5 Types of Clubs to Join at the University of Toronto

Photo by: @jane_palash on Unsplash.

Let’s face it: UofT isn’t known for its social life. Here are five kinds of clubs to join that’ll help you network, make friends, and have fun!

The University of Toronto has tens of thousands of students, and with a student body so large and diverse, there is a club for almost everything! From Quidditch to the third largest student union in North America,  intramural sports teams to debate, UofT has something for everyone, and if you find that a club you want doesn’t exist, you can always create your own!

Here are five types of clubs to get involved in at UofT!

1. Student Government: University of Toronto’s Students Union (UTSU)

First off is UofT’s student government! The UTSU is the elected student body that represents all students at the St. George campus. If you are enrolled as a full-time undergraduate student at UofT, you are automatically a member of the UTSU, and part of your student fees go into funding it! The UTSU operates autonomously from UofT’s administration and strives to be a “democratic, accessible, and member-driven organization” that organizes events, advocates for students, and connect students with services such as the UTSU Health & Dental Plan, Food Banks, and the annual Tax Clinic!

If you’re interested in being part of student governance at the University of Toronto, you can join the UTSU as either an executive or a director.

Executives: The executive team is elected every Spring and oversees the daily operations of the UTSU. It includes the President and five Vice President positions overlooking different parts of the student union’s functioning.

Board of Directors: The Board of Directors, composed of 44 students, is also elected every Spring and serves as the governing body of the UTSU. The Board has Directors representing each of the colleges, as well as each of UofT’s streams/admission categories (such as Computer Science, Social Science, Life Science, etc.).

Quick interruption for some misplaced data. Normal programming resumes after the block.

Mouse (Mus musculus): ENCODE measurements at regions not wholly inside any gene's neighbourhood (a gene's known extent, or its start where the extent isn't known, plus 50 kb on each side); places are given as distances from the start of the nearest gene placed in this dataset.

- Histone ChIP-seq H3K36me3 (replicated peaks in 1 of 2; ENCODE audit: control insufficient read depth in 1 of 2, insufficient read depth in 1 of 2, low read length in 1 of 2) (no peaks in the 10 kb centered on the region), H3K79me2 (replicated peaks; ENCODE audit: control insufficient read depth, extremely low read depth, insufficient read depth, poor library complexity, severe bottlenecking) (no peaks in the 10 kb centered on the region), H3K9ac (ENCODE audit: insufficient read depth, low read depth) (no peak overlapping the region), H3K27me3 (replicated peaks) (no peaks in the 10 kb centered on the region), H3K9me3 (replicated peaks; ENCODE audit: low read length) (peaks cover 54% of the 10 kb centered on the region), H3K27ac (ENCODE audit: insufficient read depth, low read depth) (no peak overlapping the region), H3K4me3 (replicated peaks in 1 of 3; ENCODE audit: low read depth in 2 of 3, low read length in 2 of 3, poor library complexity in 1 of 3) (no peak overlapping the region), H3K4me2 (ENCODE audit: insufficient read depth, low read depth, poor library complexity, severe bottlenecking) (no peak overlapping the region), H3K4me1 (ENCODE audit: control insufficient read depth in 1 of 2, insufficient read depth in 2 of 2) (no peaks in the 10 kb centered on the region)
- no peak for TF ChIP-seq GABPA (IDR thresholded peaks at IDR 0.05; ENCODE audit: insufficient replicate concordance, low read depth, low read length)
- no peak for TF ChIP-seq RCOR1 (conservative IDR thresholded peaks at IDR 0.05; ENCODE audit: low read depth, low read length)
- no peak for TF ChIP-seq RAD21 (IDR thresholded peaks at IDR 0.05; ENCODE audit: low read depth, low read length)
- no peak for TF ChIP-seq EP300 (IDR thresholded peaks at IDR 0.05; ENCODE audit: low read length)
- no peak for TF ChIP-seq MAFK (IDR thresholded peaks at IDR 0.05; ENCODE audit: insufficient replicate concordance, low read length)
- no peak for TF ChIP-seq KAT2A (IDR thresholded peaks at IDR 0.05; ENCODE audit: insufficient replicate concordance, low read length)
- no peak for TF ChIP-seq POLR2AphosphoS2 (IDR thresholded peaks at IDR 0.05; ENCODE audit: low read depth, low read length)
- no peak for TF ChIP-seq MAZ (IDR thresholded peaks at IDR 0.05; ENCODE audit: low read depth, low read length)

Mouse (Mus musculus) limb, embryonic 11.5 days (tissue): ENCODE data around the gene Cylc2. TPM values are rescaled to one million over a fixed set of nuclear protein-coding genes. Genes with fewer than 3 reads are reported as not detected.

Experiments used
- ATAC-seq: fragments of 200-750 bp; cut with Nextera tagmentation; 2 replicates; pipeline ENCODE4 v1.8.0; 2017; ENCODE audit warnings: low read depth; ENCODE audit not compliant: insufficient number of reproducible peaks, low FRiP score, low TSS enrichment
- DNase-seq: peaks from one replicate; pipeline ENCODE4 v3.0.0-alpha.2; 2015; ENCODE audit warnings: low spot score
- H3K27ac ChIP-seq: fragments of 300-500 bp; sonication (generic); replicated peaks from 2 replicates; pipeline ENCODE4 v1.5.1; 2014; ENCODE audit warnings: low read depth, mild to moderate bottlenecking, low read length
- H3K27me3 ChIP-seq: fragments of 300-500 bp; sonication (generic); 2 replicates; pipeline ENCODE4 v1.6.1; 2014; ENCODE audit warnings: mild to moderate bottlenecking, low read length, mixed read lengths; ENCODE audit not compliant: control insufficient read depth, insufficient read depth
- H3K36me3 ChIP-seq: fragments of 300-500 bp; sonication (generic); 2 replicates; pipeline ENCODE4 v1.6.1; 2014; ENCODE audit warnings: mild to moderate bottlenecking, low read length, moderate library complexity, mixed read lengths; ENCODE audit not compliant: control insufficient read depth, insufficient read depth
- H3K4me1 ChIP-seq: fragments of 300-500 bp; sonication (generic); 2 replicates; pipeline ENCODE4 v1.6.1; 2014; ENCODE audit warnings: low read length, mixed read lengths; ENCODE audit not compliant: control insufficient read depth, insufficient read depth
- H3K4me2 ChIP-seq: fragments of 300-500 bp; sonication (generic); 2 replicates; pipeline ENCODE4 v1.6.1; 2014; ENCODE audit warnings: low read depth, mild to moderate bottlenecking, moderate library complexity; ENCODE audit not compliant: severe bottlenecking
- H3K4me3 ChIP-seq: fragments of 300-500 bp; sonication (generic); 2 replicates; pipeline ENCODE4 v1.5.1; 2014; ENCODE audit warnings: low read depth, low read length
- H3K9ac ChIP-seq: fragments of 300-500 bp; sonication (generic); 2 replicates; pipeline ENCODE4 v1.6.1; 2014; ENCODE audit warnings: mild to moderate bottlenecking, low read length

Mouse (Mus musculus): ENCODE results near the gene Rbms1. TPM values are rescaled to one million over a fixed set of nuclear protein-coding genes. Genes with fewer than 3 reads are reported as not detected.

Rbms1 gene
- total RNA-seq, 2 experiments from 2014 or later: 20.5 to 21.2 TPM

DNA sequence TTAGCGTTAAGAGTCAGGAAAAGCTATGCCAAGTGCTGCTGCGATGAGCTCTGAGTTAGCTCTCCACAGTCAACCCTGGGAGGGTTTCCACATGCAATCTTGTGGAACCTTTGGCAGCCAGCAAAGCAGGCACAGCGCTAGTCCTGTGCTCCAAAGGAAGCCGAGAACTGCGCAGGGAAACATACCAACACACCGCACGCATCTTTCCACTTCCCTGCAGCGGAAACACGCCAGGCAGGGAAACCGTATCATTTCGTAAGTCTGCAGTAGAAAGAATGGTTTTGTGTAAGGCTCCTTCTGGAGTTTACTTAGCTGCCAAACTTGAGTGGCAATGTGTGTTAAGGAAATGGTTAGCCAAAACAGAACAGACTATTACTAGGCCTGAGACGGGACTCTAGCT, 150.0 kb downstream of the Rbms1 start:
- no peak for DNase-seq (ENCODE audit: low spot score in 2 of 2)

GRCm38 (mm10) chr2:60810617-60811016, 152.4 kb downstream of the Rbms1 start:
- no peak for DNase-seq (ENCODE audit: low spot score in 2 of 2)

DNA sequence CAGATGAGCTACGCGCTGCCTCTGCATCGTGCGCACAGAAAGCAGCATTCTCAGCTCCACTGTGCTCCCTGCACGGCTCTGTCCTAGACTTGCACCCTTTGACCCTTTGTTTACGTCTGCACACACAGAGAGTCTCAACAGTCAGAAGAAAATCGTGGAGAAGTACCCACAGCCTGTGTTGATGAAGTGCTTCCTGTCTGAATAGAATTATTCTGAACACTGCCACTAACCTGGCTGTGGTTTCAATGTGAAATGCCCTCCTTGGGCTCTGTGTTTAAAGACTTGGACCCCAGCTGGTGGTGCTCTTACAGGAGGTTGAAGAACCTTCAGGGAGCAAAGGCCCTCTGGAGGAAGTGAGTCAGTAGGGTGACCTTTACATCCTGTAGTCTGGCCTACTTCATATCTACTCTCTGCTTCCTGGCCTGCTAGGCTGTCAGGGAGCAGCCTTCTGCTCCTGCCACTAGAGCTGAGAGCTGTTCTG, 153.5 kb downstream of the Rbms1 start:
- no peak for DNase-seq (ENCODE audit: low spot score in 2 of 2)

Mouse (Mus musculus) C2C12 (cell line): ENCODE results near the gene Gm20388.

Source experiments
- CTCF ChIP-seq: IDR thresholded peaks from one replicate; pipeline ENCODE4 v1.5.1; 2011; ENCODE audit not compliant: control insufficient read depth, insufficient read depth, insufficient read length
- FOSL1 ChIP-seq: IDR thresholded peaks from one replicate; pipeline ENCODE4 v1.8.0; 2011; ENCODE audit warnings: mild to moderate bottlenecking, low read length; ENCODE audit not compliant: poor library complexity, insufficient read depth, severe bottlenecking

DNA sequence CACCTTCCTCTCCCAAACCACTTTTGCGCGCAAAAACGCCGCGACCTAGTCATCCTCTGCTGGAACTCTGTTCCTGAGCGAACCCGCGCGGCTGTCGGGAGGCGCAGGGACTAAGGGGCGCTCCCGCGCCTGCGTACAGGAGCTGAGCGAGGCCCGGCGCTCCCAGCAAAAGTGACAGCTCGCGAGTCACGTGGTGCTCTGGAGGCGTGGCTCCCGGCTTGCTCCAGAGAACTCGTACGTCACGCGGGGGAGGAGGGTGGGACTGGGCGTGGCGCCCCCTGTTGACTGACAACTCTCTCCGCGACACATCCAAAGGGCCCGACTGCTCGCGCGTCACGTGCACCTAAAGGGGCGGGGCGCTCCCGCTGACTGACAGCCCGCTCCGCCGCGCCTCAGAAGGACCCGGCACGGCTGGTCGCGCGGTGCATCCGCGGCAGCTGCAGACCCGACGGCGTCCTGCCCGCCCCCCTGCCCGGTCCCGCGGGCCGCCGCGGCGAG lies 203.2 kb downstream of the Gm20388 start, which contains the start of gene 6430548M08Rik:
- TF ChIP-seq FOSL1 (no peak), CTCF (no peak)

As elections occur in the Spring, incoming first years aren’t able to be a member of the executive team or board of directors. For this reason, the UTSU launched the First Year Council (FYC) in the Fall of 2019, composed entirely of first years from across the St. George Campus! Students in the FYC “plan events, organize programming, and advocate for students in their first year,” and as opposed to being elected, FYC councillors apply to join the committee in early fall of each year. The Council also elects a President and Vice-President internally, who report to the UTSU’s Board of Directors!

2. Arts and Science Union (ASSU), and Course Unions!

The Arts and Science Union serves as the academic student union for the University of Toronto’s St. George Campus. The ASSU represents students on an academic level, advocating for policy changes, working on program improvements, and running campaigns on behalf of UofT’s undergrads!

The ASSU is composed of seven executive members, three staff members, and over 60 course unions! Elections for the executive members, including the President and Vice President, occur in the Spring of each year, and all full-time UofT students (or ASSU fee-paying students) can run in the elections.

If you’re not interested in serving on the executive team of the ASSU, course unions are another great academic extra-curricular that can help you create connections and network in your area of study, while providing you with a leadership role you’re passionate about! Course unions exist to represent the students in various Faculty of Arts and Science’s disciplines, and by taking a course within those disciplines you’re automatically a member of the relevant course union. Course unions organize events, represent the students who take their courses, and create academic communities for students to belong to. Here is a list of course unions – you can reach out to them individually, or simply contact the ASSU for information on how to get involved!

3. Hart House Clubs

  • Hart House is a historic UofT building (which first opened in 1919!) that serves as a place where students can connect with each other and the world at the University of Toronto. The building is a hub for students to access, offering facilities for studying, dining, socializing, and even working out – there is an entire fitness centre and aquatics facility at Hart House! Hart House really has something for everyone, and the building offers members of the UofT community the opportunity to engage through several registered clubs and musical groups! Here are a few examples: